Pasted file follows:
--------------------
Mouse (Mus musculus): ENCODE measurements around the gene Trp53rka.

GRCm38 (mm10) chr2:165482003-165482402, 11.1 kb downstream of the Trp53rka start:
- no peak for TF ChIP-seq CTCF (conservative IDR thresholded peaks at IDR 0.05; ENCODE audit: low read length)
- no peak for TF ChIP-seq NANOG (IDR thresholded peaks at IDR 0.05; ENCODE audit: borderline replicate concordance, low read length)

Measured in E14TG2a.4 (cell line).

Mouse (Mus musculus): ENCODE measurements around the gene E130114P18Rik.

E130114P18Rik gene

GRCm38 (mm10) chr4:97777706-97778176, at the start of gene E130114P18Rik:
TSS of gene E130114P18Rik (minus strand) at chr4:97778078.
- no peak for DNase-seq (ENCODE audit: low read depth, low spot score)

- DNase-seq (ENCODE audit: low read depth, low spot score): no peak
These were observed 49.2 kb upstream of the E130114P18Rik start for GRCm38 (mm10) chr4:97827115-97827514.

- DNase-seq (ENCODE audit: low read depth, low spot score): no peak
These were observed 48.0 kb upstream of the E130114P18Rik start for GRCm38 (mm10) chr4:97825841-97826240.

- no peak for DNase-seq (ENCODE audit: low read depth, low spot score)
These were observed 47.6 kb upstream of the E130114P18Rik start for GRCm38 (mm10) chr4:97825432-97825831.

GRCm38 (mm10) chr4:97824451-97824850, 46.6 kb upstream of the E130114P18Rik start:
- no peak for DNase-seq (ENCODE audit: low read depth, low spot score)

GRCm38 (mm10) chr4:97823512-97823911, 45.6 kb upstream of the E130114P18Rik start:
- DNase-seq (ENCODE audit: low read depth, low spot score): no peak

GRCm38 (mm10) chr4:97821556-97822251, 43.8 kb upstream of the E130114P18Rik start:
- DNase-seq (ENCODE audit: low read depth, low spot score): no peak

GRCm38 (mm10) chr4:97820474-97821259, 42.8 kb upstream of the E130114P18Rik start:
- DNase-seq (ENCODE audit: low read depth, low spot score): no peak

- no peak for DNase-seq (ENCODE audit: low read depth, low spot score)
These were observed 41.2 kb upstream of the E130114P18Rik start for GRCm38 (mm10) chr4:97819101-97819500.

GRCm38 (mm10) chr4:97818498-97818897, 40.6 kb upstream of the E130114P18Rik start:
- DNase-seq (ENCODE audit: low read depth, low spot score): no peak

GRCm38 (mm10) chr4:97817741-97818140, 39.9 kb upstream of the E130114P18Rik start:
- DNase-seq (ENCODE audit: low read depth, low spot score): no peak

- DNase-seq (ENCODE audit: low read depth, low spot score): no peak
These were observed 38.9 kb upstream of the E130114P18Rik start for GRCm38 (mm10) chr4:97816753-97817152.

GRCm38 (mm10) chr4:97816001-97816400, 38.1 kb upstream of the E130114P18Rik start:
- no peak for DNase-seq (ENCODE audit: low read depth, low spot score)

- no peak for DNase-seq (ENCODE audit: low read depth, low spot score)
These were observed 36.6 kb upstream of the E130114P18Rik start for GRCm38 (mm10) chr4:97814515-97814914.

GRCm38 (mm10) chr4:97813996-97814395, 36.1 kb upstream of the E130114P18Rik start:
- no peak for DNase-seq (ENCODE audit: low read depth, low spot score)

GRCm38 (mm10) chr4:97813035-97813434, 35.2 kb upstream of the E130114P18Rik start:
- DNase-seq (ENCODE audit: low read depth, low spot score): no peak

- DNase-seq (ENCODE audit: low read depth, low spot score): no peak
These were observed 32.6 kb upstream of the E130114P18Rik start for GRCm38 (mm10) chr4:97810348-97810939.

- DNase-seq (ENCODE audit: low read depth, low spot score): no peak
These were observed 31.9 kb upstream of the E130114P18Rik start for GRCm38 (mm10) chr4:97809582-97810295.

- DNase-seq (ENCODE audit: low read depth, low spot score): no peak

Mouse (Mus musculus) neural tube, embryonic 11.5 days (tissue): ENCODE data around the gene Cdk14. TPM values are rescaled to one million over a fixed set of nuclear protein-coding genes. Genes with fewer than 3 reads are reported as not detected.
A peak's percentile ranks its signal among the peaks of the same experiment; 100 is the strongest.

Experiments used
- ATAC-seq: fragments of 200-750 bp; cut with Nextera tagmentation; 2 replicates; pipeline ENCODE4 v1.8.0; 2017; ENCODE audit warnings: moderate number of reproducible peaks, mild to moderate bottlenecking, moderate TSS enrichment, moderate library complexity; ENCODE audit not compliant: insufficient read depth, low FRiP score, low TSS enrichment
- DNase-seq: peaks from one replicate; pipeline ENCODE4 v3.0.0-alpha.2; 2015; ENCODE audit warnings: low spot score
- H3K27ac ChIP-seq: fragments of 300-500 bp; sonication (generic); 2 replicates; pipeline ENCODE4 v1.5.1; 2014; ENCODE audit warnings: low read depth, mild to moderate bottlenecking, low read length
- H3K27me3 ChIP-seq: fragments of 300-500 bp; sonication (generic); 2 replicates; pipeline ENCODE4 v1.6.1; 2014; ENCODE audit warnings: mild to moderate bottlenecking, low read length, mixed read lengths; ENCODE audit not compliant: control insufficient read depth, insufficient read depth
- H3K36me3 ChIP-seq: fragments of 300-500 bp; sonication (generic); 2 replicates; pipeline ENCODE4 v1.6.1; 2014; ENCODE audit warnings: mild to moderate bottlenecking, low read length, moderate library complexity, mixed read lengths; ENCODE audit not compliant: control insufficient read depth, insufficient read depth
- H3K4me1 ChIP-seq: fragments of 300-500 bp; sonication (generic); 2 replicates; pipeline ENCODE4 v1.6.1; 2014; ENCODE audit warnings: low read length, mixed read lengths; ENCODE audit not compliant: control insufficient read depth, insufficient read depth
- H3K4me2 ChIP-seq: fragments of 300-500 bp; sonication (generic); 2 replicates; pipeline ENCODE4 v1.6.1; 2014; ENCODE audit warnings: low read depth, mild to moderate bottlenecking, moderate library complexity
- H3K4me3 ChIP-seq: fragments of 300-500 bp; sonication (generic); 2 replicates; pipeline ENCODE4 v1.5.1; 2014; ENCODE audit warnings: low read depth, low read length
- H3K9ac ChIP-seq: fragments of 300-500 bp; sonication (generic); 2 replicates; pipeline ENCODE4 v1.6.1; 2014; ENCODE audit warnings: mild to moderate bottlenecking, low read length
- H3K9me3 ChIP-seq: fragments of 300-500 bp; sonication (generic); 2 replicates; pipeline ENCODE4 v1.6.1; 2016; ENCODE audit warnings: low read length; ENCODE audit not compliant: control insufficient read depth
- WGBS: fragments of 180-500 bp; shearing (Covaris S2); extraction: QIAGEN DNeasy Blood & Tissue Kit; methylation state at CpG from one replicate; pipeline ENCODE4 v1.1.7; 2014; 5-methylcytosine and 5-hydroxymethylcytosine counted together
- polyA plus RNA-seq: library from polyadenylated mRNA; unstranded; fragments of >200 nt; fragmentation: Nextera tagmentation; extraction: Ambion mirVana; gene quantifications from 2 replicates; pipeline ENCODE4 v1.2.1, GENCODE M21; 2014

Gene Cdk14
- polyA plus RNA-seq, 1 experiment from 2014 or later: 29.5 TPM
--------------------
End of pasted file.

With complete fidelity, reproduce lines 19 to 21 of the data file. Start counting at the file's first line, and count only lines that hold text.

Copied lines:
GRCm38 (mm10) chr4:97823512-97823911, 45.6 kb upstream of the E130114P18Rik start:
- DNase-seq (ENCODE audit: low read depth, low spot score): no peak

GRCm38 (mm10) chr4:97821556-97822251, 43.8 kb upstream of the E130114P18Rik start: